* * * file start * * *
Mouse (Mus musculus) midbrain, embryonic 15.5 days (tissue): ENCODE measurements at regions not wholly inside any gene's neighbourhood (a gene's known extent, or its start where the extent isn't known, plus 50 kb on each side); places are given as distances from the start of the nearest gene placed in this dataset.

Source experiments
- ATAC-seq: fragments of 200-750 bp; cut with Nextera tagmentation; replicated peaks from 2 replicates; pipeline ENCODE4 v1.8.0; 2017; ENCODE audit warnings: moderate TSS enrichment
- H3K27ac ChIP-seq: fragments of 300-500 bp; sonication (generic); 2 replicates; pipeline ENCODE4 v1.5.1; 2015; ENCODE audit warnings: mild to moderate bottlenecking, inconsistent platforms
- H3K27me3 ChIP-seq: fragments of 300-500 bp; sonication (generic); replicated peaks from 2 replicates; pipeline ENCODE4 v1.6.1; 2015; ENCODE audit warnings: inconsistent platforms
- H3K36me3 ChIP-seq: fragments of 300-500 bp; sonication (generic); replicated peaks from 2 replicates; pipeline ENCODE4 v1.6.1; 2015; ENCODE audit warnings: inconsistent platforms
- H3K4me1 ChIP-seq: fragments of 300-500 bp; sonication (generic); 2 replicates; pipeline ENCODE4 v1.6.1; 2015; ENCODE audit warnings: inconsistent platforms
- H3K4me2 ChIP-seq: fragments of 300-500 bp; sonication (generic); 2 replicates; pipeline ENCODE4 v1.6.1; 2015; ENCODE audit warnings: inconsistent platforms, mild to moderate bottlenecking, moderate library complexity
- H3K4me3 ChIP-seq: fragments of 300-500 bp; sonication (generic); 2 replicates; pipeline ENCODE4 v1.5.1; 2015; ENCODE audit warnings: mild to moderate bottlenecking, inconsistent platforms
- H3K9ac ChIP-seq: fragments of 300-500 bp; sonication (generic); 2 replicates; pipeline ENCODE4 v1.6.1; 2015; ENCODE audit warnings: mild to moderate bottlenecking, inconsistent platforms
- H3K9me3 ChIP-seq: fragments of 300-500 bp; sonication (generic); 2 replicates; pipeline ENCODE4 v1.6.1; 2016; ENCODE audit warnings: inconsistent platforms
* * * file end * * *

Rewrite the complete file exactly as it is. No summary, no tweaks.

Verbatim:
Mouse (Mus musculus) midbrain, embryonic 15.5 days (tissue): ENCODE measurements at regions not wholly inside any gene's neighbourhood (a gene's known extent, or its start where the extent isn't known, plus 50 kb on each side); places are given as distances from the start of the nearest gene placed in this dataset.

Source experiments
- ATAC-seq: fragments of 200-750 bp; cut with Nextera tagmentation; replicated peaks from 2 replicates; pipeline ENCODE4 v1.8.0; 2017; ENCODE audit warnings: moderate TSS enrichment
- H3K27ac ChIP-seq: fragments of 300-500 bp; sonication (generic); 2 replicates; pipeline ENCODE4 v1.5.1; 2015; ENCODE audit warnings: mild to moderate bottlenecking, inconsistent platforms
- H3K27me3 ChIP-seq: fragments of 300-500 bp; sonication (generic); replicated peaks from 2 replicates; pipeline ENCODE4 v1.6.1; 2015; ENCODE audit warnings: inconsistent platforms
- H3K36me3 ChIP-seq: fragments of 300-500 bp; sonication (generic); replicated peaks from 2 replicates; pipeline ENCODE4 v1.6.1; 2015; ENCODE audit warnings: inconsistent platforms
- H3K4me1 ChIP-seq: fragments of 300-500 bp; sonication (generic); 2 replicates; pipeline ENCODE4 v1.6.1; 2015; ENCODE audit warnings: inconsistent platforms
- H3K4me2 ChIP-seq: fragments of 300-500 bp; sonication (generic); 2 replicates; pipeline ENCODE4 v1.6.1; 2015; ENCODE audit warnings: inconsistent platforms, mild to moderate bottlenecking, moderate library complexity
- H3K4me3 ChIP-seq: fragments of 300-500 bp; sonication (generic); 2 replicates; pipeline ENCODE4 v1.5.1; 2015; ENCODE audit warnings: mild to moderate bottlenecking, inconsistent platforms
- H3K9ac ChIP-seq: fragments of 300-500 bp; sonication (generic); 2 replicates; pipeline ENCODE4 v1.6.1; 2015; ENCODE audit warnings: mild to moderate bottlenecking, inconsistent platforms
- H3K9me3 ChIP-seq: fragments of 300-500 bp; sonication (generic); 2 replicates; pipeline ENCODE4 v1.6.1; 2016; ENCODE audit warnings: inconsistent platforms